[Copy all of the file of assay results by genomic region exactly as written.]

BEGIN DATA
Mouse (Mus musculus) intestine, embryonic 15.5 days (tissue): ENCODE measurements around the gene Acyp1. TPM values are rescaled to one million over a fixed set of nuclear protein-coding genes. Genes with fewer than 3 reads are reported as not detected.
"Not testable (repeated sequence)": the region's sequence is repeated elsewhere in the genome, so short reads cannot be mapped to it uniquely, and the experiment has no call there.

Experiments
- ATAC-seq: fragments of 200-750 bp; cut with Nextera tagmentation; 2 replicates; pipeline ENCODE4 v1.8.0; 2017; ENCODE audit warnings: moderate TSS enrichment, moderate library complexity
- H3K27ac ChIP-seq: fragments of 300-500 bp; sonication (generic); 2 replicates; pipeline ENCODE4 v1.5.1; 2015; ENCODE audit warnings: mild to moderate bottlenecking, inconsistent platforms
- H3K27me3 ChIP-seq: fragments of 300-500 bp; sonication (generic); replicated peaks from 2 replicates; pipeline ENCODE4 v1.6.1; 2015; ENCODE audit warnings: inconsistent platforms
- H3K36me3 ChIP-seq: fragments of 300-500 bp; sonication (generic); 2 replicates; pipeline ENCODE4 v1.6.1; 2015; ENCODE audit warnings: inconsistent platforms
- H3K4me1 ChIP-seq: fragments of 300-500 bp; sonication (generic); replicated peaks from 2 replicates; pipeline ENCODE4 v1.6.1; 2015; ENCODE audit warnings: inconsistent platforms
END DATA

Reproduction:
Mouse (Mus musculus) intestine, embryonic 15.5 days (tissue): ENCODE measurements around the gene Acyp1. TPM values are rescaled to one million over a fixed set of nuclear protein-coding genes. Genes with fewer than 3 reads are reported as not detected.
"Not testable (repeated sequence)": the region's sequence is repeated elsewhere in the genome, so short reads cannot be mapped to it uniquely, and the experiment has no call there.

Experiments
- ATAC-seq: fragments of 200-750 bp; cut with Nextera tagmentation; 2 replicates; pipeline ENCODE4 v1.8.0; 2017; ENCODE audit warnings: moderate TSS enrichment, moderate library complexity
- H3K27ac ChIP-seq: fragments of 300-500 bp; sonication (generic); 2 replicates; pipeline ENCODE4 v1.5.1; 2015; ENCODE audit warnings: mild to moderate bottlenecking, inconsistent platforms
- H3K27me3 ChIP-seq: fragments of 300-500 bp; sonication (generic); replicated peaks from 2 replicates; pipeline ENCODE4 v1.6.1; 2015; ENCODE audit warnings: inconsistent platforms
- H3K36me3 ChIP-seq: fragments of 300-500 bp; sonication (generic); 2 replicates; pipeline ENCODE4 v1.6.1; 2015; ENCODE audit warnings: inconsistent platforms
- H3K4me1 ChIP-seq: fragments of 300-500 bp; sonication (generic); replicated peaks from 2 replicates; pipeline ENCODE4 v1.6.1; 2015; ENCODE audit warnings: inconsistent platforms